Up until about three weeks ago I had nothing going on in my life that would really encourage me to go out and make work. Sure I made the occasional photograph, or painted some mildly disturbing portraits of dream people, but I didn't really have a discipline.  Then Falcon Ridge happened, and just to let you know I'm probably not going to ever stop talking about that festival being a source of inspiration for me. I'm kind of like an electric car, I can go all year until then but I have to recharge for five days on the ridge. One morning I woke up very early, and I was too anxious to watch netflix, which is what I would normally do if I'm up before the sun, instead I took a walk. At first it was just a walk, and then I started looking at things the way a photographer does and I realized there is gold all around my town. Weird lawn ornaments, strange looking buildings, rich people putting numbers on things it was awesome. So I started walking every day with my camera making photographs at magic hour. So that little thing, the anxiety I felt staying in my home pushed me to start making art again. Now I look forward to getting up and finding these things and kind of wandering until I have to go home to get ready for work. It's working for me. So you don't have to be making stuff to get encouraged to make stuff. I apologize for the lack of good wording I am very tired I spent four hours at a doctors appointment today.

The second thing that I want to talk about is going outside of your medium to get yourself moving. I've spoken briefly about this before, but I think there's value in repeating it. You don't have to be good at it, you don't even really have to like it. What you do have to do is try. Maybe you paint something and it looks kind of like a person you saw walking down the street the other day, and now you know that you should always have a camera at the ready. Maybe you find an abstraction in light that you can't quite get right on your canvas so you snap a phone photograph and study it and then you can get that light right. You don't have to show anyone these things, not many people ask to see an artists sketchbook, or at least I never would. It's wildly personal, like a journal or some peoples twitter accounts. 

That's all I've got for today, I'm still a little shaken from yesterday, which frustrates me how much this person got under my skin. Tomorrow is a new day, and hopefully the longer removed I am the easier it will be.

Peace,

Brianne

Road Blocks

There are a couple kinds of road blocks, mental, physical, monetary, people telling you that you can't do somethings. In art we have to grow a thick skin pretty quickly when it comes to hearing the word "no", because we hear it a lot. Even if it's not a direct no we hear "that's not possible at this time" or "maybe you should be thinking about going a different way" or even "I don't like that I don't want it to happen"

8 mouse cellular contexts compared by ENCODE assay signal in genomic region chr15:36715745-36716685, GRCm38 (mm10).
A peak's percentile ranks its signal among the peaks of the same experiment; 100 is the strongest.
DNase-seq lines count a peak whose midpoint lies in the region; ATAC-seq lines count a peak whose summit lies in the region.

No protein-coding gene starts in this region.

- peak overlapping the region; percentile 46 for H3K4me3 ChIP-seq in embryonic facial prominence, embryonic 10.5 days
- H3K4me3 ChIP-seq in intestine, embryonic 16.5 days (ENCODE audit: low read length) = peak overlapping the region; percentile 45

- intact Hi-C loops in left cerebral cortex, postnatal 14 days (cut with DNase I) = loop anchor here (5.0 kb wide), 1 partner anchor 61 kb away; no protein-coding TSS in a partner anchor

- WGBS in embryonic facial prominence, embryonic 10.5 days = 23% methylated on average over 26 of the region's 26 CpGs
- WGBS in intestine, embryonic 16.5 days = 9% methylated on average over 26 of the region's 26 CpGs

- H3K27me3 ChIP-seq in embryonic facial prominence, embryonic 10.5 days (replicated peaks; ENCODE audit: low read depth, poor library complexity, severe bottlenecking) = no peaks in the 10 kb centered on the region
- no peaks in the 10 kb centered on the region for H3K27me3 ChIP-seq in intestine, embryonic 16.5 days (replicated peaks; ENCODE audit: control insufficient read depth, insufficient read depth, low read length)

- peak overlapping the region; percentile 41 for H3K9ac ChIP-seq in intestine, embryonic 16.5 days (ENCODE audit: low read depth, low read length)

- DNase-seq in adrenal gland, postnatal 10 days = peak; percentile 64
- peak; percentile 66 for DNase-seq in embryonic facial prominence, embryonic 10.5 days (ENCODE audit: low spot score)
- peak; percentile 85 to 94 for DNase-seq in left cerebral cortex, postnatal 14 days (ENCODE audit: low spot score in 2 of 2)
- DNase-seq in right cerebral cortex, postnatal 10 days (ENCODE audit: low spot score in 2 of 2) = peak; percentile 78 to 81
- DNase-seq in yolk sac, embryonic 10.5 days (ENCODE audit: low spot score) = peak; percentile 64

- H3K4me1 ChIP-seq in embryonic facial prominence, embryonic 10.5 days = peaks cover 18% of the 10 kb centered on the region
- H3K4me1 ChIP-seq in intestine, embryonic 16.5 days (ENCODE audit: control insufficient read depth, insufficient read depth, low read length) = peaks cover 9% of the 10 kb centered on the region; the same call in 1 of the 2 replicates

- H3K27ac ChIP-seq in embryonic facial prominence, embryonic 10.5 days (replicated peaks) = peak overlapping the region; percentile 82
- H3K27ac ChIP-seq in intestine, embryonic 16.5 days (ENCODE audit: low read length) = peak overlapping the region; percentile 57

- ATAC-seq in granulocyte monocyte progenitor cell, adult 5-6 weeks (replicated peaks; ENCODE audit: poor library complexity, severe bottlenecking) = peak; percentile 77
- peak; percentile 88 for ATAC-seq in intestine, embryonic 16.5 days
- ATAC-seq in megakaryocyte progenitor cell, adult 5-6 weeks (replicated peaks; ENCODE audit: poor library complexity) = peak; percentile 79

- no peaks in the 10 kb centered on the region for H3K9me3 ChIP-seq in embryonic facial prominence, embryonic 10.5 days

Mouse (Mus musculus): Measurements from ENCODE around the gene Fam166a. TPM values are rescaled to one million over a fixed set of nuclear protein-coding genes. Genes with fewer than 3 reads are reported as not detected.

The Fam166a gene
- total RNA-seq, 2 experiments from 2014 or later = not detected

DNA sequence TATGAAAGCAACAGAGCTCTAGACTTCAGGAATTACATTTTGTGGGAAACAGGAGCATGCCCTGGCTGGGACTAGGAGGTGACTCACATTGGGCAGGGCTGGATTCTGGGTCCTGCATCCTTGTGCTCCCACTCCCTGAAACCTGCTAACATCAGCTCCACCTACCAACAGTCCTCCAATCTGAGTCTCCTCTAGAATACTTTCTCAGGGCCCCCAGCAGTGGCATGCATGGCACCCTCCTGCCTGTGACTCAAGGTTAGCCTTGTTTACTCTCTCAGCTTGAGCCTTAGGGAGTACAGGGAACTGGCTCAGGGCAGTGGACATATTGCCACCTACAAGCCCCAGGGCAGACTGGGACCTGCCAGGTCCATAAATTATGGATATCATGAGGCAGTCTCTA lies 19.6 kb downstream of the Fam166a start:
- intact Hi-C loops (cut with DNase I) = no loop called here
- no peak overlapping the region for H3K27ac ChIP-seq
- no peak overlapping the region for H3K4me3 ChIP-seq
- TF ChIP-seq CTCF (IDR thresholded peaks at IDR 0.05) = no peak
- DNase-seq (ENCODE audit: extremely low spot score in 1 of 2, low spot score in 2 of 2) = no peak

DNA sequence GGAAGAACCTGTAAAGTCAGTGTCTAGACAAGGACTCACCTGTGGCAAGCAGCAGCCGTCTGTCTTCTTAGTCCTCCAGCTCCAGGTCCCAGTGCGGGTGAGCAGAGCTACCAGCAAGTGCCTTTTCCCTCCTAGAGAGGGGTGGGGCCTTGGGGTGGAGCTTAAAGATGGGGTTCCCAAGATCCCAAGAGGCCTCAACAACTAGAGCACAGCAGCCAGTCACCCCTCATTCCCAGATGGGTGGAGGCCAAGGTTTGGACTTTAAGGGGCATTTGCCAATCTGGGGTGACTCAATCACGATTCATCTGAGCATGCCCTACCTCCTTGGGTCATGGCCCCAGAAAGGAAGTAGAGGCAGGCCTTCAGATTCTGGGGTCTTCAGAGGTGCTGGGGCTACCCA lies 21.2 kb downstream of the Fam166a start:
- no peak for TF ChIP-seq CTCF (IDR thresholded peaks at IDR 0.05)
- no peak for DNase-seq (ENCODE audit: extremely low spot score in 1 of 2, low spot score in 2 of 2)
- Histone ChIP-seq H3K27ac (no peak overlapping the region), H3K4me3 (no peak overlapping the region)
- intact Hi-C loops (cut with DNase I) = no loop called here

The mental roadblocks that we put up are usually because we are afraid of doing what we're about to set out to do. We doubt ourselves enough that we don't even try. We think, that project is too big for me, there's too much work for one person to do (hint, if it's a huge project that can be collaborative make it collaborative). It's a crisis of confidence, can I make the thing in my head come out onto the paper, pallet, film, video, sculpture whatever. Usually no, it's not going to come out exactly how you pictured it, however it might come out better or different in a good way. Mental roadblocks are not the same as artist block, you know what you want but you don't know how to get there. The best advice I was ever given was just start and see if it works. 

A physical roadblock is something that might come if you're doing a project with a lot of people that requires a lot of planning and organizing and then all of a sudden someone pulls out or a location pulls out or someone just drops the ball. This is one I'm still working out, I'm not good at the organizational thing, it's a small miracle that I've kept this blog going for more than a week, and haven't gotten distracted yet. I guess go through the proper channels if you can, don't do anything illegal, and ask forgiveness instead of permission? I don't know. I have no clue if you have an answer it would be really awesome if you gave it to me.